Nunes was tapped for the chairmanship at the end of 2014, when Michigan’s Mike Rogers retired, with Boehner choosing him over two other lawmakers with more seniority but also other committee gavels on the résumé.
He was then, and remains, the youngest House committee chairman by almost seven years.
His 22nd District, which is about half Hispanic, just barely went for Trump last fall even as Nunes was cruising to re-election with two-thirds of the vote. That suggests his political footing back home remains solid, even though the editorial page of the dominant local newspaper, the Fresno Bee, chided his behavior during the Russia inquiry as “inept and bewildering” and labeling him as “subservient” to the president
He hardly ever made headlines during his first term as chairman, during which Democrats on the panel describe him as hardworking on the panel’s business and attentive to its cultures of both secrecy and bipartisanship.
But that started changing soon after the election. Having stayed neutral during the GOP nominating contest, he got solidly behind Trump during the fall campaign, was rewarded with a senior title in the transition hierarchy, claimed some credit for the selection of James Mattis as Defense secretary and did myriad turns on television defending the incoming president’s inconsistent foreign policy
It was during this time he also used the committee dais to air his frustration that he’s failing at a longstanding effort to put his chairman’s leverage to work securing something akin to a parochial victory. At a public committee hearing in November, Nunes lambasted three senior officials for supporting a site outside London for the new center for U.S. intelligence operations in Europe — instead of constructing the multibillion dollar complex at an underused U.S. Air Force field on Lajes in the Azores, his ancestral home and also of many of his constituents in central California’s extensive Portuguese-American community.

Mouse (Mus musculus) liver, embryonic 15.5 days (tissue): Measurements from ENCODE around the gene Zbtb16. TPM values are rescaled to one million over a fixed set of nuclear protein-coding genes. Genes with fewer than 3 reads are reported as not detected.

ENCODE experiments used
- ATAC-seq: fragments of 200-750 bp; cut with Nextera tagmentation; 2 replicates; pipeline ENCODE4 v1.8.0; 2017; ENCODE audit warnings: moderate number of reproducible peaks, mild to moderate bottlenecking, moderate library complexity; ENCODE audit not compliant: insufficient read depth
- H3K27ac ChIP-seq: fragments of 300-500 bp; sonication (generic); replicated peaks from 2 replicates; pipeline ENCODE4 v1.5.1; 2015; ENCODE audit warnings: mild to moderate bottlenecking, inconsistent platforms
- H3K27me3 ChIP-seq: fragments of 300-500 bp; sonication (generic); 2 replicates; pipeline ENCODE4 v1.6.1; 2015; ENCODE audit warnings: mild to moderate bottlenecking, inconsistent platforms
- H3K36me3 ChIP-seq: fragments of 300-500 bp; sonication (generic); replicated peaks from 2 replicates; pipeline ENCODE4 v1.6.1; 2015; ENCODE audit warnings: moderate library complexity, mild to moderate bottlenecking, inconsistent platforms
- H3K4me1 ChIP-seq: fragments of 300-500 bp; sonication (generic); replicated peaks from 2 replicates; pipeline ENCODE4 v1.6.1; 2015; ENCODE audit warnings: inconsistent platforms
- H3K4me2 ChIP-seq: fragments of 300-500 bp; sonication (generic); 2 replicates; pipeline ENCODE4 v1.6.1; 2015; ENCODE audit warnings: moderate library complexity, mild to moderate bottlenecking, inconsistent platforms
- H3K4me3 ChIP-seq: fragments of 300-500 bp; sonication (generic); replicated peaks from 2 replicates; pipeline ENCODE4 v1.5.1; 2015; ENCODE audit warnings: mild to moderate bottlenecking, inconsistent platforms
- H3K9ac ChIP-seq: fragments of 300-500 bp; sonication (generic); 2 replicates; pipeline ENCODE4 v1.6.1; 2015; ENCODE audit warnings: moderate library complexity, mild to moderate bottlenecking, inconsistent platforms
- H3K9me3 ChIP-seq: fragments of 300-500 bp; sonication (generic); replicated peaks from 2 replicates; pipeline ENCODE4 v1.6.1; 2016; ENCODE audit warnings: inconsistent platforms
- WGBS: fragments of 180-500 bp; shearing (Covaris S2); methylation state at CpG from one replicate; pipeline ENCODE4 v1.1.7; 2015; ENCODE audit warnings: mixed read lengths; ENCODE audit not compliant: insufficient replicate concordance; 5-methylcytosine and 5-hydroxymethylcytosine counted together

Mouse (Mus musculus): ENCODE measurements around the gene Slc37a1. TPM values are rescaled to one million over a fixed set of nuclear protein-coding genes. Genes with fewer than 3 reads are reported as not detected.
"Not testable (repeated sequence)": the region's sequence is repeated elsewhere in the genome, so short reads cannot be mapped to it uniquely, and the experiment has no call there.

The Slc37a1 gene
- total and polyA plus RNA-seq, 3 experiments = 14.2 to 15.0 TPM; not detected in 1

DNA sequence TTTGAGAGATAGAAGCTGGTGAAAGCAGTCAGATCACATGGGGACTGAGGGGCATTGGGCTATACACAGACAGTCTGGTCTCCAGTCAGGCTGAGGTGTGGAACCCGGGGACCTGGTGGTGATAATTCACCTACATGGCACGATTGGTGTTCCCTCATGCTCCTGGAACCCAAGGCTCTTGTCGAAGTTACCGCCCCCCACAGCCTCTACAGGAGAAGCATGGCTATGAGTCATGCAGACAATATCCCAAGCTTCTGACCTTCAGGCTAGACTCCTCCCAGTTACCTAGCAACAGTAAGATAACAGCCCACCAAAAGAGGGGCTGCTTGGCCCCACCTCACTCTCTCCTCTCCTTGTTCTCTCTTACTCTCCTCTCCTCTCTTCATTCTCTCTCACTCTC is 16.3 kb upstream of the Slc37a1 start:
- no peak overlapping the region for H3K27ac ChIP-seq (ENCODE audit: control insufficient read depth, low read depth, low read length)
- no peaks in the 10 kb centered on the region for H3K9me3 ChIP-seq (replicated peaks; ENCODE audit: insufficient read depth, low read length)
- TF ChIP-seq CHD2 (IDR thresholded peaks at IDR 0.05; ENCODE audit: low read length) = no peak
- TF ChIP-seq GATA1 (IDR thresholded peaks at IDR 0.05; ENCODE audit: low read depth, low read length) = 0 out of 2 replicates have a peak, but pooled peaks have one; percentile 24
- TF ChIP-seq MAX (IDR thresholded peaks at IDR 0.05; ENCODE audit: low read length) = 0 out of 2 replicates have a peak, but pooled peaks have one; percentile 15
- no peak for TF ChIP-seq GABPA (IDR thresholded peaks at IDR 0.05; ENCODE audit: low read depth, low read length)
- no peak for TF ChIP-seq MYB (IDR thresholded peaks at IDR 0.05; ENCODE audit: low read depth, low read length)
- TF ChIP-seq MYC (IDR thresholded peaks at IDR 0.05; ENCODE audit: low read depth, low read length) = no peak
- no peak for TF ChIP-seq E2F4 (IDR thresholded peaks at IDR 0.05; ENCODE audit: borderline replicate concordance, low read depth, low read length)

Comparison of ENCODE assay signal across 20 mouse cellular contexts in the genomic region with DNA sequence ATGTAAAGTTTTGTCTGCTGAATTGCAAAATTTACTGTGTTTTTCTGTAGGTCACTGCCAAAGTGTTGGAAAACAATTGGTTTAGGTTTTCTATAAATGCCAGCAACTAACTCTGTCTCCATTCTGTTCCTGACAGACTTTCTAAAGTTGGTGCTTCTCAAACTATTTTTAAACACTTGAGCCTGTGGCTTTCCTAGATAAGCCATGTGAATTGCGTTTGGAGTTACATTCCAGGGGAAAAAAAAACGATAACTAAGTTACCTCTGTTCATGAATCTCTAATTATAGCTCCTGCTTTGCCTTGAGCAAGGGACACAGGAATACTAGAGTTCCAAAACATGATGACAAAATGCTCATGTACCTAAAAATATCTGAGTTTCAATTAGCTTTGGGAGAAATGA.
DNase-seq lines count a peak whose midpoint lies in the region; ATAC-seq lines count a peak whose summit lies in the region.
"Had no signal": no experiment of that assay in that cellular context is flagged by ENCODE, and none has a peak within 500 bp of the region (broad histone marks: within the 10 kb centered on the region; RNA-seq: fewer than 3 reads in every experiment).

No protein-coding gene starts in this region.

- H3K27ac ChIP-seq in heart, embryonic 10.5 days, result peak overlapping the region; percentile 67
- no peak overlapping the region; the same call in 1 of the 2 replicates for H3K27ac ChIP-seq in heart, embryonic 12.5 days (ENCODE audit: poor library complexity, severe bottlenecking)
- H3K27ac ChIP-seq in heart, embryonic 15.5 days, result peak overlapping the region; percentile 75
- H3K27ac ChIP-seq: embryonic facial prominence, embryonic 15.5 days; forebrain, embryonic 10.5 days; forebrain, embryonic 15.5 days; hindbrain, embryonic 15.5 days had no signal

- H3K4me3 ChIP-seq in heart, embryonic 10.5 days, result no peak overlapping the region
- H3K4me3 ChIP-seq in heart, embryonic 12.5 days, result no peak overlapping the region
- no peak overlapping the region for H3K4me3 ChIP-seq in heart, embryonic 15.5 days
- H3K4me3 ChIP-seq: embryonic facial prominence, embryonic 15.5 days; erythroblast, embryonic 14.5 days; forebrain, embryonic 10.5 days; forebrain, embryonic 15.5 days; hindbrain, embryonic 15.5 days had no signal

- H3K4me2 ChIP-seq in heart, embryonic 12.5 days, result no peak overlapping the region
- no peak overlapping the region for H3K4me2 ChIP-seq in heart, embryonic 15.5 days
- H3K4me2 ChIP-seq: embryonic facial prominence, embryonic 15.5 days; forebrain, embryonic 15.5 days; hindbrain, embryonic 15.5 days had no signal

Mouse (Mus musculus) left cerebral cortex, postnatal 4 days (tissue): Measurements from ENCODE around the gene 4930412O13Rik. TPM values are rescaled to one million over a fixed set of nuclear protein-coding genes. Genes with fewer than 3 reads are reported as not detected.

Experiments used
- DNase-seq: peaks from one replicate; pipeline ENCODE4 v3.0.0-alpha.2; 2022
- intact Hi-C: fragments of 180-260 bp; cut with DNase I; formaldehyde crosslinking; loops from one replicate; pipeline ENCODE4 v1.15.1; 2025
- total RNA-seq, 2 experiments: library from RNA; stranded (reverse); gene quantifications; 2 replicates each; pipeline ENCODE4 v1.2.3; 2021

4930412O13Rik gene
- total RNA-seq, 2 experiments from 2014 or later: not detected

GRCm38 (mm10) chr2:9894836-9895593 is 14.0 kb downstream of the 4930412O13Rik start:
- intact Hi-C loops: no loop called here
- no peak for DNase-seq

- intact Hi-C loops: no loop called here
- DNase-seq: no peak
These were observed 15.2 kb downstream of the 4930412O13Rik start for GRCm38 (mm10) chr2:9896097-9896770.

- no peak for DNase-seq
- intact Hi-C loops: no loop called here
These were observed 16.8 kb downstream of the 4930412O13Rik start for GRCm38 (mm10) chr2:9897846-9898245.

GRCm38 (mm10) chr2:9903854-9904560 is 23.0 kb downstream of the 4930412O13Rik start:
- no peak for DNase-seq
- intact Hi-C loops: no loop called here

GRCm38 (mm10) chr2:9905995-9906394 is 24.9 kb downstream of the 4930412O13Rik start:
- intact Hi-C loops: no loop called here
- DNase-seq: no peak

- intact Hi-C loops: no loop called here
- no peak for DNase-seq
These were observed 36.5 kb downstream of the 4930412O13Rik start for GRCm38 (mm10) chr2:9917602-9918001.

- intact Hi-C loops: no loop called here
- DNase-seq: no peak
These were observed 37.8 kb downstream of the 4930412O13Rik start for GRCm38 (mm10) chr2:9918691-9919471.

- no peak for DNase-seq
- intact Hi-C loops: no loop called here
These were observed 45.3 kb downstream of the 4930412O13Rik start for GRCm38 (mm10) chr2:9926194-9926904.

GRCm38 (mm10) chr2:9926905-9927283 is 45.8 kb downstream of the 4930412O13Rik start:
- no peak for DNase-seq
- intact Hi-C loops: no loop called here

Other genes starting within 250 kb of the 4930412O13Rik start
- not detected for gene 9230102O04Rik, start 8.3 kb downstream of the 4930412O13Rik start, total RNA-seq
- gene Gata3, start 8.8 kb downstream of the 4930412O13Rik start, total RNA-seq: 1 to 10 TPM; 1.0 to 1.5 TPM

He also agitated plenty of colleagues with a radical, out-of-the-blue proposal in January to do away with the Appropriations Committee and gives its powers for apportioning discretionary spending to the legislative authorizing committees. House Republicans voted overwhelmingly against the idea.
But that short-lived annoyance on an internal matter has been nothing compared to the awkward position in which Nunes has placed his colleagues given a series of embarrassing daily headlines. House Republicans have publicly stuck by him, but some senior GOP senators have started poking at Nunes apparent lack of probity.
He could theoretically be punished for violating House rules against disclosing classified information obtained because he was chairman without permission from his colleagues, which he appeared to do when he told Trump what he’d learned during his secretive visit to the Eisenhower Executive Office Building.
David Valadao, the other Portuguese-American dairy farmer born in the 1970s who’s now a GOP House member from the Central Valley, offered this guidance to explain both his colleague’s political rise and his effort to weather the torrent of criticism about his behavior without relinquishing his authority:
“One thing about Devin that I’ve known for many years is that, once he gets started on something, he just plain doesn’t give up.”